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The Unitarian Universalist Church of Medford, MA will be putting up a Black Lives Matter banner in the next couple of days. Part of the service today was dedicated to blessing the banner. As one who asked for the banner, I was asked to lead the blessing and say a few words about needing to raise this banner. 

Earlier this fall, I asked Rev. Tess if we could put up a Black Lives Matter banner at the church. I didn’t ask because of any one particular death of a Black person at the hands of the police—despite the many that can be named: Tamir Rice, Laquan McDonald, Eric Garner, Michael Brown, Sandra Bland; and the list goes on. I asked about a banner after what happened to a Unitarian church in Reno, NV. Their minister, Rev. Neal Anderson, is a friend of mine and I heard that they dedicated their third Black Lives Matter banner after their first two banners were vandalized and stolen respectively. Despite each time this majority White church had their banner ruined or taken, they put up another one with the same blessings and commitment as they put up their first one, because it was part of the commitment that church made to support social justive. I felt as we at this church believe in working for social justice, a banner is the least we could do.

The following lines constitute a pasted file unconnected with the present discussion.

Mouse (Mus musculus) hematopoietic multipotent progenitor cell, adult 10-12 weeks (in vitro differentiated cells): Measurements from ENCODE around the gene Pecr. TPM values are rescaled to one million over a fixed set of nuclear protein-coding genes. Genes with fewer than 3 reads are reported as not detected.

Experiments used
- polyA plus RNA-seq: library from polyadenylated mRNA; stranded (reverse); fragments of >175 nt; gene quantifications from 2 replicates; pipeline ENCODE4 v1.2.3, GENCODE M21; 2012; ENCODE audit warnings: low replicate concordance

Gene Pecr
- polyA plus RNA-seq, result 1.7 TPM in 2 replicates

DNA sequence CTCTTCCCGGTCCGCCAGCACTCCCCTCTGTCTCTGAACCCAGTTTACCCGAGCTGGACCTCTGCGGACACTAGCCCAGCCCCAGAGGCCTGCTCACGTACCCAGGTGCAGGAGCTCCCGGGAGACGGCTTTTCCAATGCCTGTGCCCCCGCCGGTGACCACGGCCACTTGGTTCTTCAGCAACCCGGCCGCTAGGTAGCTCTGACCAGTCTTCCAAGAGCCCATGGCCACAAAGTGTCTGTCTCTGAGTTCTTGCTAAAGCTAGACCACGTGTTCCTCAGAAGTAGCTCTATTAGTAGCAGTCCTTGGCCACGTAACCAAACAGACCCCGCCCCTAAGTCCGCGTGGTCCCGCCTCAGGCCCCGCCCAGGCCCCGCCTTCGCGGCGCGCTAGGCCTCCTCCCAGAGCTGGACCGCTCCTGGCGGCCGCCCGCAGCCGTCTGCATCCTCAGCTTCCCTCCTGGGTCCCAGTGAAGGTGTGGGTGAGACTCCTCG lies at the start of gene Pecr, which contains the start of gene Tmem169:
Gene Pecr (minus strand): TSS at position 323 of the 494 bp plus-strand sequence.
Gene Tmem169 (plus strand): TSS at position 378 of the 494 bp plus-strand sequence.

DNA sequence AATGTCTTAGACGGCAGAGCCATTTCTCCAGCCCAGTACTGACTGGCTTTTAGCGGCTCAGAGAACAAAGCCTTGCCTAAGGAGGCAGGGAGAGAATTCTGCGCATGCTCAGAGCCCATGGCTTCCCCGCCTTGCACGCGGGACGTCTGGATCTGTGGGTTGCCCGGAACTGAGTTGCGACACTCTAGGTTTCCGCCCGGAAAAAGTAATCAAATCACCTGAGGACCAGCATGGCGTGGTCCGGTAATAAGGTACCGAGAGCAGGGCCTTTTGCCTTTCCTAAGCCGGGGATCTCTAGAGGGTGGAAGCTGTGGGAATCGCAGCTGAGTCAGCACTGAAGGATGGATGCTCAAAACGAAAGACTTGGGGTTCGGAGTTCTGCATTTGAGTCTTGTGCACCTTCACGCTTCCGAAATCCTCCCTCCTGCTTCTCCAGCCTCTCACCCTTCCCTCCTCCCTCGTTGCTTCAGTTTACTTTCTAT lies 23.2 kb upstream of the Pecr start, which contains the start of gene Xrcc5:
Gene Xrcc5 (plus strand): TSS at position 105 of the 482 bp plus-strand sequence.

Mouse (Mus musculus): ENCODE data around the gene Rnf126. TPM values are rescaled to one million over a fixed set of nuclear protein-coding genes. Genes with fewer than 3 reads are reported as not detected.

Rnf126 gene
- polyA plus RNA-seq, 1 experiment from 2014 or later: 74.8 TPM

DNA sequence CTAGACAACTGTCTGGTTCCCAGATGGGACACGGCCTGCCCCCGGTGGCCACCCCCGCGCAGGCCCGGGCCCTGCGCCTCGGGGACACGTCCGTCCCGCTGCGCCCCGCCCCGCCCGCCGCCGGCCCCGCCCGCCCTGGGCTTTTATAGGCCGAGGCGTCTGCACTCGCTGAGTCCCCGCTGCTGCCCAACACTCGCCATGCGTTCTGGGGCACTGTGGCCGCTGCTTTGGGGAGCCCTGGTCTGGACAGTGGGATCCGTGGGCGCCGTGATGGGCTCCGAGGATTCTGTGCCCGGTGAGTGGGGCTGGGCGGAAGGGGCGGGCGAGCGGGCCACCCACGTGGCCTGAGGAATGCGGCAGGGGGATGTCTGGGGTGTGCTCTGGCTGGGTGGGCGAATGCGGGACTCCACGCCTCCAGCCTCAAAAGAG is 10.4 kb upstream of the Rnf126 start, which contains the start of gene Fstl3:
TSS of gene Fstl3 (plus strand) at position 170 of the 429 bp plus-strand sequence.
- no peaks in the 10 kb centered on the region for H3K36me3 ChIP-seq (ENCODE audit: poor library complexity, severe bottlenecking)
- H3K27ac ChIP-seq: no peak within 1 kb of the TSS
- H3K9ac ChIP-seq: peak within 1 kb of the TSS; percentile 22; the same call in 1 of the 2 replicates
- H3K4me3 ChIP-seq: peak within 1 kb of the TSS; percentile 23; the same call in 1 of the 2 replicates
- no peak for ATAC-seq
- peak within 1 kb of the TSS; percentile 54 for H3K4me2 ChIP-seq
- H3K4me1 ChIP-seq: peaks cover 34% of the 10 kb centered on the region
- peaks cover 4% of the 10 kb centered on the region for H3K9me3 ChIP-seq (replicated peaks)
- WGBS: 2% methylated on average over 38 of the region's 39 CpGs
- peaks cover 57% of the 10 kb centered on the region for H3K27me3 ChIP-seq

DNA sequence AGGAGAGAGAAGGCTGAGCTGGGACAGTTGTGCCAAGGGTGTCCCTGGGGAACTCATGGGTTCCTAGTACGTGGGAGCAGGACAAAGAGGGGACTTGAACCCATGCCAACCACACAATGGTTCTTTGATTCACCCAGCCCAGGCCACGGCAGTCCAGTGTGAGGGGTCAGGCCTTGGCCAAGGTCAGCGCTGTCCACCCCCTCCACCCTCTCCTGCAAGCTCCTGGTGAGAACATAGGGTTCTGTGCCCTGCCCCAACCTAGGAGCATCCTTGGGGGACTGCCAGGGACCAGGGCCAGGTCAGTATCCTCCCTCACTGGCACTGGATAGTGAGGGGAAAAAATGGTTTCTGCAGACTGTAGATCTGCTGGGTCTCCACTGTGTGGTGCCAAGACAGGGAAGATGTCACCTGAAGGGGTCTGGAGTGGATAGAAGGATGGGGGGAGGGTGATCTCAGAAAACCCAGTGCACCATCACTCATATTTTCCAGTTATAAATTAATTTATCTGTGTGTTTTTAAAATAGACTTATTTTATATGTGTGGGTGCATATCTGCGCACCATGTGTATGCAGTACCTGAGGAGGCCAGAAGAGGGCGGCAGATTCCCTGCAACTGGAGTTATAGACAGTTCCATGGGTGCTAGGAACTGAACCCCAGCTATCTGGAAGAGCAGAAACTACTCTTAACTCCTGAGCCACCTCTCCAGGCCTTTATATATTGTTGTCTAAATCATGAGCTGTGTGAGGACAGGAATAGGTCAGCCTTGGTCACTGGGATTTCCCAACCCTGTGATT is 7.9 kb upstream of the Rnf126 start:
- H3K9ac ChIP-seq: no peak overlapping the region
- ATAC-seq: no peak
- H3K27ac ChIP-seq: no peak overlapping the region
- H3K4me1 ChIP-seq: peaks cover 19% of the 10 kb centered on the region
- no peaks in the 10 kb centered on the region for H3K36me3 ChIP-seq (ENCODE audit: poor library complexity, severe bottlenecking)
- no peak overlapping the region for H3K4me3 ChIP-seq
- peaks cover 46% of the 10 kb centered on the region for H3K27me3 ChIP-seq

In 1930s occupied Europe, the Unitarian flaming chalice had become an underground symbol for assistance to help Unitarians, Jews and otheers to escape Nazi persecution. We currentlly have a rainbow flag signifyingus as allies to the LGBT communities, and at one point we had a sign on the post that read “all welcome.” The question is not why don’t we have a Black Lives Matters banner, but why have we not put one up sooner?

As I said in a sermon this summer, ours is a covenental religion, meaning we practice our faith in the promise of how we treat each other. We have always shone a light on injustice and as a beacon of hope. At the rate that Black people are killed at the hands of those sworn to protect and serve the public, they are inneed of hope. By hanging this banner for all to see, we give hope because we stand in solidarity with those oppressed until such oppression is held accountable.

The banner is unfurled and the congregation is asked to lay hands on it as these words are read in blessing the banner:

There is a community out there that is hurting
While we cannot alleviate this pain
We can stand with those in pain and help support their struggle
As a faith community we hold in our second principle
Justice, equity, ad compassion in human relations
This should be the norm
But we recognize often it is the exception
We are called to action yet again
And as a faith community we answer that call
May we recommit ourselves to justice, equity, and compassion
And with this banner may we say
To the local community and society at large
That we light the beacon of hope again
That we are allies in their struggle

Blessed be.

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